Besides folklore, I’m also an avid student of American history. David McCullough, two-time Pulitzer Prize winner, wrote, “We are raising a generation of young Americans who are by and large historically illiterate…We have to know who we were if we’re to know who we are and where we’re headed…If you don’t care about it—if you’ve inherited some great fortune, you don’t even know that it’s a great work of art and you’re not interested in it—you’re going to lose it…” History is literature, McCullough says. And our history is full of amazing stories. When the folklore market bottomed out in the children’s literature field, I had to adapt. It became a natural progression to move to middle-grade fiction.
I met Mr. McCullough once and I can tell you his words are genuine. His books reflect who he is professionally and personally. I respect his work and the quotes you referenced. Sorry, side-tracked! Moving on…
The Girls of Gettysburg is historical fiction, yes? Was the research different and/or more intense for this book?
Historical fiction is the coming together of two opposing elements: fact and fiction. As we know, it isn’t easy to define historical fiction. For some, historical fiction is first fiction, and therefore anything goes. Others condemn this blending. Yet, nothing about history is obvious, and facts are often open to interpretation. Once upon a time, it was considered factual that the world was flat, that blood-letting was the proper way of treating disease, that women were emotionally and physically incapable of rational thought. In 1492, Christopher Columbus sailed the ocean blue, but he didn’t discover America. Some would say he was less an explorer and more of a conqueror. History tends to be written by those who survived. As such, no history is without its bias.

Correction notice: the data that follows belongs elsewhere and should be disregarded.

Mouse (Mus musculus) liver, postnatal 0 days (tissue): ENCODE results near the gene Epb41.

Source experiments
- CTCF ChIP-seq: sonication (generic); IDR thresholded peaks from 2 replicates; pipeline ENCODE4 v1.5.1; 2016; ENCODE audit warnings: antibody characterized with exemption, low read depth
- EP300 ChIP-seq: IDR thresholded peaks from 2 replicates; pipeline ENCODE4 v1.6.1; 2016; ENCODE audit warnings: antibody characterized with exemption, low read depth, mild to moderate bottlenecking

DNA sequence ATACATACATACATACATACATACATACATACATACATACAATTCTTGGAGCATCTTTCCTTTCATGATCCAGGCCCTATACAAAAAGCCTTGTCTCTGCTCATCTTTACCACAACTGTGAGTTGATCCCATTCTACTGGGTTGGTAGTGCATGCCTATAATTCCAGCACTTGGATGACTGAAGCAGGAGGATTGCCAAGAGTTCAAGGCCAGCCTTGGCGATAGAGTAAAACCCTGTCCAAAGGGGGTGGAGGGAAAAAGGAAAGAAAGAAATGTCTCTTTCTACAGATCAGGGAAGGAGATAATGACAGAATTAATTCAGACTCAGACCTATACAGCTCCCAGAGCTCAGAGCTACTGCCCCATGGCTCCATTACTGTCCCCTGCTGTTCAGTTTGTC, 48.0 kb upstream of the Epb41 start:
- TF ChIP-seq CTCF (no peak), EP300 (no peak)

How did this bias affect the way you approached the writing of Girls?
When I tackled the battle of Gettysburg as the focus of this new novel, I had to first get the facts right. This was a daunting task because no other battle has been studied so thoroughly. I read A LOT to get these facts right. And then, there’s the emotional truth, the story behind the facts. Historical fiction makes the facts matter to the reader. If I didn’t get that right, creating characters true to their time and place, the readers wouldn’t care about the facts. For me, the only way to discover this emotional truth was to walk the battlefield of Gettysburg, and witness that landscape where my characters lived over one hundred and fifty years ago. I traveled to Gettysburg four times, walking the battlefield and talking to re-enactors and the park rangers.
Now that’s thorough research! However, even when authors write brilliant books, they still need to promote their own work these days. How do you do that?
When you find the answer to this, let me know. The business of publishing, while an important facet to know and understand, befuddles me.
Where can readers find your books? Do any independent bookstores carry them? (I’m a huge supporter of indies.)
Holiday House, my publisher, lists where you can buy the book:
Also you can win a free copy of the book on Goodreads! You need to be a member of Goodreads, and a US resident, and enter before August 1, 2014:
Bobbi, thank you for joining us! It was wonderful learning more about folklore and historical fiction. Your past books have been marvelous (I’ve enjoyed every one!) and I look forward to reading The Girls of Gettysburg.